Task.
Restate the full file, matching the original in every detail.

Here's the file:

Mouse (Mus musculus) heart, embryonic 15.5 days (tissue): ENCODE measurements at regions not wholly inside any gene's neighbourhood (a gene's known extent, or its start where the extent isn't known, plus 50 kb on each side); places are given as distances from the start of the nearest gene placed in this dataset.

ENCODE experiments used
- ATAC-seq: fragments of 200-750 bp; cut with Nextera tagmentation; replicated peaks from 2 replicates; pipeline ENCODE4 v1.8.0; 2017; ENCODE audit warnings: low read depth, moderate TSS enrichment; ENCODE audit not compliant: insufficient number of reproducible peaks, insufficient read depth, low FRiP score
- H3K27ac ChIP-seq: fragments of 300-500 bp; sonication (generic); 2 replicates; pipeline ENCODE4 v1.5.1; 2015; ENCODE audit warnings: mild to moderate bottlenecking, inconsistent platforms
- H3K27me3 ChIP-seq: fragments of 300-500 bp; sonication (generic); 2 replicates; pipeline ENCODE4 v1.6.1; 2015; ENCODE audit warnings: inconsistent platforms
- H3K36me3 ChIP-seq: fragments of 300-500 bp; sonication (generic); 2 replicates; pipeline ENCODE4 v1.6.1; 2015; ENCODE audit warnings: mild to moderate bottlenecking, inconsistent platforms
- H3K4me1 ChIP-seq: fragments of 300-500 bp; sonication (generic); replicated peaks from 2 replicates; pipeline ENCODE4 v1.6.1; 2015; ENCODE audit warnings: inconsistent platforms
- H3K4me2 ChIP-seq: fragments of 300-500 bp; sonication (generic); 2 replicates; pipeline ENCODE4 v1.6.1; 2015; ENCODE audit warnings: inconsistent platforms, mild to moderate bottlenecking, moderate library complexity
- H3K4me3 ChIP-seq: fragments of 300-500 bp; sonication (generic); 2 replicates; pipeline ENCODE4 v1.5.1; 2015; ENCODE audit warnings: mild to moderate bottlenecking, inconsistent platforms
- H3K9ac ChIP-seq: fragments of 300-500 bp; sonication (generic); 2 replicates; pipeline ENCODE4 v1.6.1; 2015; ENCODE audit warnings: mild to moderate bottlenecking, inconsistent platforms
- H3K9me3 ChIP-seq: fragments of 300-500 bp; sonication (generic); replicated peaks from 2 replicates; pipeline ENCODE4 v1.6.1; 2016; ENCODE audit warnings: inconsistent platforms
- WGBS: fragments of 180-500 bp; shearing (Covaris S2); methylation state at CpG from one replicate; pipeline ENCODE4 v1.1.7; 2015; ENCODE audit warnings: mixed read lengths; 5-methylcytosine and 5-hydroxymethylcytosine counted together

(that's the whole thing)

Mouse (Mus musculus) heart, embryonic 15.5 days (tissue): ENCODE measurements at regions not wholly inside any gene's neighbourhood (a gene's known extent, or its start where the extent isn't known, plus 50 kb on each side); places are given as distances from the start of the nearest gene placed in this dataset.

ENCODE experiments used
- ATAC-seq: fragments of 200-750 bp; cut with Nextera tagmentation; replicated peaks from 2 replicates; pipeline ENCODE4 v1.8.0; 2017; ENCODE audit warnings: low read depth, moderate TSS enrichment; ENCODE audit not compliant: insufficient number of reproducible peaks, insufficient read depth, low FRiP score
- H3K27ac ChIP-seq: fragments of 300-500 bp; sonication (generic); 2 replicates; pipeline ENCODE4 v1.5.1; 2015; ENCODE audit warnings: mild to moderate bottlenecking, inconsistent platforms
- H3K27me3 ChIP-seq: fragments of 300-500 bp; sonication (generic); 2 replicates; pipeline ENCODE4 v1.6.1; 2015; ENCODE audit warnings: inconsistent platforms
- H3K36me3 ChIP-seq: fragments of 300-500 bp; sonication (generic); 2 replicates; pipeline ENCODE4 v1.6.1; 2015; ENCODE audit warnings: mild to moderate bottlenecking, inconsistent platforms
- H3K4me1 ChIP-seq: fragments of 300-500 bp; sonication (generic); replicated peaks from 2 replicates; pipeline ENCODE4 v1.6.1; 2015; ENCODE audit warnings: inconsistent platforms
- H3K4me2 ChIP-seq: fragments of 300-500 bp; sonication (generic); 2 replicates; pipeline ENCODE4 v1.6.1; 2015; ENCODE audit warnings: inconsistent platforms, mild to moderate bottlenecking, moderate library complexity
- H3K4me3 ChIP-seq: fragments of 300-500 bp; sonication (generic); 2 replicates; pipeline ENCODE4 v1.5.1; 2015; ENCODE audit warnings: mild to moderate bottlenecking, inconsistent platforms
- H3K9ac ChIP-seq: fragments of 300-500 bp; sonication (generic); 2 replicates; pipeline ENCODE4 v1.6.1; 2015; ENCODE audit warnings: mild to moderate bottlenecking, inconsistent platforms
- H3K9me3 ChIP-seq: fragments of 300-500 bp; sonication (generic); replicated peaks from 2 replicates; pipeline ENCODE4 v1.6.1; 2016; ENCODE audit warnings: inconsistent platforms
- WGBS: fragments of 180-500 bp; shearing (Covaris S2); methylation state at CpG from one replicate; pipeline ENCODE4 v1.1.7; 2015; ENCODE audit warnings: mixed read lengths; 5-methylcytosine and 5-hydroxymethylcytosine counted together